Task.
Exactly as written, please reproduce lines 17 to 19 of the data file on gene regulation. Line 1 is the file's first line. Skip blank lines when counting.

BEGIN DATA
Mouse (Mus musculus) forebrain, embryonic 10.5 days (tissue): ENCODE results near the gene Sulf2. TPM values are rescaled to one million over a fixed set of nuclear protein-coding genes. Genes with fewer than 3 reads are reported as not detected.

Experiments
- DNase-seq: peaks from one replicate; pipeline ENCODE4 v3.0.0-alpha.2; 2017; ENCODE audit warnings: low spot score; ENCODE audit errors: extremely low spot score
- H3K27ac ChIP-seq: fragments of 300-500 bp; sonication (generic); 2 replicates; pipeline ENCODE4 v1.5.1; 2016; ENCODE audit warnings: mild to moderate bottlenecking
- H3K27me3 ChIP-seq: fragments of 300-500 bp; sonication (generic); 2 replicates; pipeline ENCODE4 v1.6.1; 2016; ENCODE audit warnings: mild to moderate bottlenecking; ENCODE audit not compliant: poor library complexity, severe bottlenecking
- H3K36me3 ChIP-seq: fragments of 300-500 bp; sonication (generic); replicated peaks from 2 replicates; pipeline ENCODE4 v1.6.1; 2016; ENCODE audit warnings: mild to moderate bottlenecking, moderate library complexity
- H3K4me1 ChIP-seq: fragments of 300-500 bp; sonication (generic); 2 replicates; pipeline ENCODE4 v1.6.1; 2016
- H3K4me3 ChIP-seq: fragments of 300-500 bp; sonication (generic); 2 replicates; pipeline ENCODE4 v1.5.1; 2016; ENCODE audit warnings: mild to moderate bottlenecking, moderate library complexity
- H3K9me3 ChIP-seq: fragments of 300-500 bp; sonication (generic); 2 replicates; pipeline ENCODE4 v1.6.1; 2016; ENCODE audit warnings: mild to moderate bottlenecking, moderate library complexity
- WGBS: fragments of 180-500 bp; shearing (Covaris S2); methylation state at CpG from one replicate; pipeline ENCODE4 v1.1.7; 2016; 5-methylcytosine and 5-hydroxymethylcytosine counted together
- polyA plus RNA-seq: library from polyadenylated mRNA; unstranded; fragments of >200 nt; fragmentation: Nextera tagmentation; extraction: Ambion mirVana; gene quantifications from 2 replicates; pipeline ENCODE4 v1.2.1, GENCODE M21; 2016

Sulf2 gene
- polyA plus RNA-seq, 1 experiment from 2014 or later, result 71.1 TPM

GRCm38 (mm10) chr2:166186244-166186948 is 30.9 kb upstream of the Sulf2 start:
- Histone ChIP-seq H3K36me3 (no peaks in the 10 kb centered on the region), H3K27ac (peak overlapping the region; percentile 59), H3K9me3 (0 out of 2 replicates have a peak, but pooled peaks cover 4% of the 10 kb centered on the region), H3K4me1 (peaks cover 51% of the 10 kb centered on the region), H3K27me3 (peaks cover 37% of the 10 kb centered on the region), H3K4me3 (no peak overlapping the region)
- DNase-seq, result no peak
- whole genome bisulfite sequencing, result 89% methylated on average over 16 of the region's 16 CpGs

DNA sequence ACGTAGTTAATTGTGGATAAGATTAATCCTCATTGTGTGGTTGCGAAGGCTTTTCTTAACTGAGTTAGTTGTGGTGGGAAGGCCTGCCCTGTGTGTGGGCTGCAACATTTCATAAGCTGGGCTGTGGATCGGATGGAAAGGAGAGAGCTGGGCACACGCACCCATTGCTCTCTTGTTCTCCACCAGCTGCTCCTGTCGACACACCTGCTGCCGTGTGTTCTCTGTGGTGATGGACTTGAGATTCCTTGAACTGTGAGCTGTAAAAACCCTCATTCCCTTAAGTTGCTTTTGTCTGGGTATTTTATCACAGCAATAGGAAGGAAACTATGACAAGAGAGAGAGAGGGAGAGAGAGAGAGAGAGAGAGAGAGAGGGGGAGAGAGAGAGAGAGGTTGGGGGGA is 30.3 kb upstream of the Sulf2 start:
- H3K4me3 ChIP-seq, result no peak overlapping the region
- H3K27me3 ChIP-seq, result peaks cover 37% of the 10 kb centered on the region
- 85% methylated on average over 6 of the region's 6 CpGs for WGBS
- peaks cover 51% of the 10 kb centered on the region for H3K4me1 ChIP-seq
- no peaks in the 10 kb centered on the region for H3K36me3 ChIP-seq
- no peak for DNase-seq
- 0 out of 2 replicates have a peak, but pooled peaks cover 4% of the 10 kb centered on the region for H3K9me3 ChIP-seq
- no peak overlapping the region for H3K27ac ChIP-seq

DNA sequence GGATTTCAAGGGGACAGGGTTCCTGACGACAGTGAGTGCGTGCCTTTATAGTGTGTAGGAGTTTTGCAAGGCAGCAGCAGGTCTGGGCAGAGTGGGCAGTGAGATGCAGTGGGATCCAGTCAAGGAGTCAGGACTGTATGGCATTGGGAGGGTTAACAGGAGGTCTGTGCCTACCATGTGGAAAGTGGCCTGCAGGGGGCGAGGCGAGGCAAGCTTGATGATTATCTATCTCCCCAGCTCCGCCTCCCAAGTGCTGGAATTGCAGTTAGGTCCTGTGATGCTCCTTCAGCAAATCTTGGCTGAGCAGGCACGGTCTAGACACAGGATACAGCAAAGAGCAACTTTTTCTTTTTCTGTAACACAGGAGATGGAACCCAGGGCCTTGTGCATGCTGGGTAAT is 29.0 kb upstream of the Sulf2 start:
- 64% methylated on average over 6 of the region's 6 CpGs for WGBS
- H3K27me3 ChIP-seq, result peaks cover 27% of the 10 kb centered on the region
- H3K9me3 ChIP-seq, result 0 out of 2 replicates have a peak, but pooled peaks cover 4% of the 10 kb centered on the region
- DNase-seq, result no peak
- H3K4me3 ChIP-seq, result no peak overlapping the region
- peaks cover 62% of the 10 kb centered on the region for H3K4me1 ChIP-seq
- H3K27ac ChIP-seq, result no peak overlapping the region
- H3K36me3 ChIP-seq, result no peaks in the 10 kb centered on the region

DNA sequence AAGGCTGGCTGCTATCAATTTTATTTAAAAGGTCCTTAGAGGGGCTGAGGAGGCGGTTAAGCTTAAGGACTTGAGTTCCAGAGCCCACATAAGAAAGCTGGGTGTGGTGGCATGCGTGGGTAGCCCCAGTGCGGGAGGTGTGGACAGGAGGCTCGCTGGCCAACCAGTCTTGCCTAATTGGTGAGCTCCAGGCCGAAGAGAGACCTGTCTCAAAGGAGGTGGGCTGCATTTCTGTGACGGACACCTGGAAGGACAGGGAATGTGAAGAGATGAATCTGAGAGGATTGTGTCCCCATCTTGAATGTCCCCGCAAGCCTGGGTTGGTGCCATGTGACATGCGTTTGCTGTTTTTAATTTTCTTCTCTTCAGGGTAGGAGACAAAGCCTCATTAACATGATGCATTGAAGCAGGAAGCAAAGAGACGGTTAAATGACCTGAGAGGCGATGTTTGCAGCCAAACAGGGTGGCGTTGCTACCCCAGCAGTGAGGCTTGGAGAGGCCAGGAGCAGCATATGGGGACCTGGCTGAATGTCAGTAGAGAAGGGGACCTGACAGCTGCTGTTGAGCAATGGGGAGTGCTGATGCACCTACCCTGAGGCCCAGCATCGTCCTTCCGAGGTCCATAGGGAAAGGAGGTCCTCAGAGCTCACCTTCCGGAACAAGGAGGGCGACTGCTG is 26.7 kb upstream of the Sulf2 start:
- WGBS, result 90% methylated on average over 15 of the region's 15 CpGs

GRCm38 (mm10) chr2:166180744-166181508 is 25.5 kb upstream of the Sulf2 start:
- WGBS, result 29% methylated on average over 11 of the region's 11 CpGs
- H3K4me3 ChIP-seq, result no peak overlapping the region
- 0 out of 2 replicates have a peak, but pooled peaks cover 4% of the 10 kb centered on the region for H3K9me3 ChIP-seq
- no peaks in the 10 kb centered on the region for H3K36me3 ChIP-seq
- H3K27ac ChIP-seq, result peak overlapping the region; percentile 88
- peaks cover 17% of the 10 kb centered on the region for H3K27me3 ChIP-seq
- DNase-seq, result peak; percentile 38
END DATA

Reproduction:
- whole genome bisulfite sequencing, result 89% methylated on average over 16 of the region's 16 CpGs

DNA sequence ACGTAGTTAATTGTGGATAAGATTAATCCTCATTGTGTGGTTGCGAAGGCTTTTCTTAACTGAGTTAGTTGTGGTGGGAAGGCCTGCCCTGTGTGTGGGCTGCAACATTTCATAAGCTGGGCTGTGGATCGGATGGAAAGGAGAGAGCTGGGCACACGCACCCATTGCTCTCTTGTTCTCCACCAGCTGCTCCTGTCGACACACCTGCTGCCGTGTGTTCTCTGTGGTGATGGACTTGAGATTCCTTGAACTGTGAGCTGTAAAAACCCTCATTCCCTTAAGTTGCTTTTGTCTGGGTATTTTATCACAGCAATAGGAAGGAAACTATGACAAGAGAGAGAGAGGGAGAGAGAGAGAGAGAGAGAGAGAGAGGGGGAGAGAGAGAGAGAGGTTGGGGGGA is 30.3 kb upstream of the Sulf2 start:
- H3K4me3 ChIP-seq, result no peak overlapping the region